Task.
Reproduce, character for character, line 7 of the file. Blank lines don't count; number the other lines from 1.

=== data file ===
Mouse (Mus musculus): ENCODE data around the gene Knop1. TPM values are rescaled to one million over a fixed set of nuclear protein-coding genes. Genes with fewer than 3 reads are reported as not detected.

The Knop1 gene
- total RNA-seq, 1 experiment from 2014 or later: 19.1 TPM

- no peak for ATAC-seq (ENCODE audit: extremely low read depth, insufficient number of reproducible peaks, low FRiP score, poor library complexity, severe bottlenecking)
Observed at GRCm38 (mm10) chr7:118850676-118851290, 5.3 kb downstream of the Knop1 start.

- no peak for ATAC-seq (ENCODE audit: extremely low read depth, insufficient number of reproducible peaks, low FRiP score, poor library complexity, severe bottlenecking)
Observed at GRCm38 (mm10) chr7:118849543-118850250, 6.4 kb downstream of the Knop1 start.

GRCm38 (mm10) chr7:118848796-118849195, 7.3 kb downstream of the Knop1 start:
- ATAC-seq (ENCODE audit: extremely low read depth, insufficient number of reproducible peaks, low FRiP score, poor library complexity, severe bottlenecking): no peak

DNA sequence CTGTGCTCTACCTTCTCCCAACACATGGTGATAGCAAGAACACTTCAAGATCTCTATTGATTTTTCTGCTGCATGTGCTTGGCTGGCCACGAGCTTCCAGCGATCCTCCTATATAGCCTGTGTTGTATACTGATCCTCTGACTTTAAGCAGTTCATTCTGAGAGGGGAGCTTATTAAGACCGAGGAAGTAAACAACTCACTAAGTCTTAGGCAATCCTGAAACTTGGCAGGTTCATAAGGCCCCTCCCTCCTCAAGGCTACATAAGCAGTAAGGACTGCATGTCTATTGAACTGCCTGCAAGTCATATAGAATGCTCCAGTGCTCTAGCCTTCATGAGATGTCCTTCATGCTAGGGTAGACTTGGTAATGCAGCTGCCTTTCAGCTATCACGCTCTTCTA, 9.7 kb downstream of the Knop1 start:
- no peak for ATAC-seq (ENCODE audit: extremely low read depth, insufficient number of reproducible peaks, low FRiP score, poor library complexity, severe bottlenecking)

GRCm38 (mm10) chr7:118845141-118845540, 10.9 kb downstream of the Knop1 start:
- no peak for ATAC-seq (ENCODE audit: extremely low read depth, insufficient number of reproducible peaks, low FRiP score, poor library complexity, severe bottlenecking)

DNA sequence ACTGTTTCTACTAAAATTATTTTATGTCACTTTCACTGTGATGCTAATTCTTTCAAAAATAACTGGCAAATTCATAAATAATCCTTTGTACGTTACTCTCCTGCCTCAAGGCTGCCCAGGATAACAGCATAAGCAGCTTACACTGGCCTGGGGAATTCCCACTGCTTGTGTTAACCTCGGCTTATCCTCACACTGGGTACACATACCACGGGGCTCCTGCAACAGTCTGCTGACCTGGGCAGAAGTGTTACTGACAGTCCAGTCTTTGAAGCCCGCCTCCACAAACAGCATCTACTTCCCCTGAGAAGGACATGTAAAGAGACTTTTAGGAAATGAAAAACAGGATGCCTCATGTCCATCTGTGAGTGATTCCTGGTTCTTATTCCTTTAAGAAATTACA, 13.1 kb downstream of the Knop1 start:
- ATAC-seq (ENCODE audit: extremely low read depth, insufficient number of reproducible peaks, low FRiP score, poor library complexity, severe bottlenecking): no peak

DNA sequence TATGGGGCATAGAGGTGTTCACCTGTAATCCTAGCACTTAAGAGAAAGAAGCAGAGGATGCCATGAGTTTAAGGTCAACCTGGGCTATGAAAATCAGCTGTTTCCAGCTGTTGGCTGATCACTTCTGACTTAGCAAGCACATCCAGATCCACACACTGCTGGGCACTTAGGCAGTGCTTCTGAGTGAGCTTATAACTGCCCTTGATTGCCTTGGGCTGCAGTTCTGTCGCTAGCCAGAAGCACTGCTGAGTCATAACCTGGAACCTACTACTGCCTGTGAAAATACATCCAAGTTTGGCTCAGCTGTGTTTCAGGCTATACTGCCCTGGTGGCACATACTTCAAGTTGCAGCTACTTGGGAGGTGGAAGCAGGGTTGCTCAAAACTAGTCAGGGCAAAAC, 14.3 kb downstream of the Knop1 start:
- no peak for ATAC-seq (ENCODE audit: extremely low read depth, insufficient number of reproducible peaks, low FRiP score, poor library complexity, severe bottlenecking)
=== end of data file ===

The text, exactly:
Observed at GRCm38 (mm10) chr7:118849543-118850250, 6.4 kb downstream of the Knop1 start.